That would depend on how you copy it. If you put it in a tar ball and copied that, then untarred it, tar will perserve permissions. If you use rsync it will also, depending on flags, perserve permissions. Those applications are responsible for the permissions. If you were to scp it permissions would not be preserved. The command doing the copying is ...


2

Assuming that there are no symbolic links or mount points involved Bill gives a good answer. If there are symbolic links involved, the number would be much higher. Also if there are mounts involved you would need two inodes per mount point instead of one.


3

I would expect three /, hello and file. Changing permissions of any one of these can limit access to file.


10

First, let's dispel some myths. it is atomic so inconsistencies cannot happen Moving a file inside the same filesystem (i.e. the rename) system call is atomic with respect to the software environment. Atomicity means that any process that looks for the file will either see it at its old location or at its new location; no process will be able to ...


13

The rename operation is very fast on any filesystem, so it is unlikely to be interrupted, but on a classical filesystem it certainly can be interrupted - if it creates the destination link first, it could leave two links on a file - which is legal, but the file thinks it only has one, which could cause problems if one is deleted later. On the other hand, if ...


1

This question has been asked in a slightly different manner on Super User. The Wikipedia page on the mv command also explains it quite well: Moving files within the same file system is generally implemented differently than copying the file and then removing the original. On platforms that do not support the rename syscall, a new link is added to the new ...


1

The permissions are stored in file system metadata. NTFS and ext3/4 file systems differ substantially in how they store metadata. One solution would be to create a tar file of the source directory (with or without compression), writing the resulting file to the NTFS file system. When the content of the tar archive is extracted to a ext3/4 file system the ...


0

In order to show you a directory, these file managers need to at least scan the list of file names in the directory and the file types and other metadata. These are the same calls that ls -l makes. In addition, some file managers may inspect the contents of the file to give you more precise information about what's in them, like the file utility. They may ...


-3

To debug ssh session use "-v" option instead of "-q" and analize the output. Try to use absolute paths in remote command. So this looks like: # ssh -v root@hostname /bin/sh -c '/bin/rm -rf /opt/jetty/'


1

It's actually scanning the list of files that's slow. Something like this should do: find /home >/dev/null & That is, it will pre-cache the files in /home. But it will keep your disk busy for a while, it will cache both interesting and uninteresting subdirectories, and some subdirectories might still be purged from cache before you actually need ...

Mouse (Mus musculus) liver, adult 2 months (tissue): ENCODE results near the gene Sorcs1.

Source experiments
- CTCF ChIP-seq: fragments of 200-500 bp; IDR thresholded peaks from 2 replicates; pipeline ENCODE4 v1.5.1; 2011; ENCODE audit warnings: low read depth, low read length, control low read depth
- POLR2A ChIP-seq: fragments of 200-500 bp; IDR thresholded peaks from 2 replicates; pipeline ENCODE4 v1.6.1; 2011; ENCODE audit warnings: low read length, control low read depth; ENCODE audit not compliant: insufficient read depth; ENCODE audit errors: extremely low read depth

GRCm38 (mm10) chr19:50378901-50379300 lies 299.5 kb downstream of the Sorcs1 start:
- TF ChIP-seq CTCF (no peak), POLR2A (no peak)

2

My first comment is all of what you state will only work if the filesystem on the device you're interested in is currently mounted. But I guess you know that and accept that limitation. The method you propose seems quite thorough and I think it will catch all cases. About looking ip in /sys/dev/block: You're not looking for <maj>:0 as you state. ...


1

no, with ntfs-3g you've got read- and write-support for NTFS formated partitions. just additionally avoid the following characters: \ : * ? " < > | You will maybe loose the permissions... if this is important for you (which I doubt), you have to create a tar-file first and then transfer it to the NTFS-drive. Anyway... if you are free to choose the file ...


1

I am going to disagree with jordanm on two points. Enabling the journal is a little more complicated than he presents, but there is a plethora of discussions and tutorials available. The actions needed to convert an ext2 filesystem to ext3 or ext4 are as follows: do nothing. ext4 is a proper superset of ext3 which is a proper superset of ext2, there all ...


3

The process of going from ext2 to ext4 is similar to your linked article for 3->4. You need to enable the features using tune2fs. The difference between going from 3->4 and 2->4 is that you also need to enable the journal feature. The complete command is this: tune2fs -O extents,uninit_bg,dir_index,has_journal /dev/sdxx You should fsck the filesystem ...


0

A very common and simple methods to backup a linux machine is using rsync. And to your question, yes you can backup the file system tree, but the so called pseudo-filesystems like /dev or /proc are usually excluded in the file list of such a backup. See the following command: $ rsync -aHv ...


2

If your question is actually about restoring a system after a crash, you can safely forget about tar: it has a limit to the maximum length of the paths that is hardcoded in the format specs, and it doesn't handle hardlinks. For similar reasons, you shouldn't try to do backups with cp, pax, cpio, or rsync. A reasonable solution is to use dump / restore, or, ...


1

Let's start with the IO scheduler first. There's a IO scheduler per block device. Its job is to schedule (order) the requests that pile up in the device queue. There are three different algorithms currently shipped in the linux kernel: deadline, noop and cfq. cfq is the default, and according to its doc: The CFQ I/O scheduler tries to distribute ...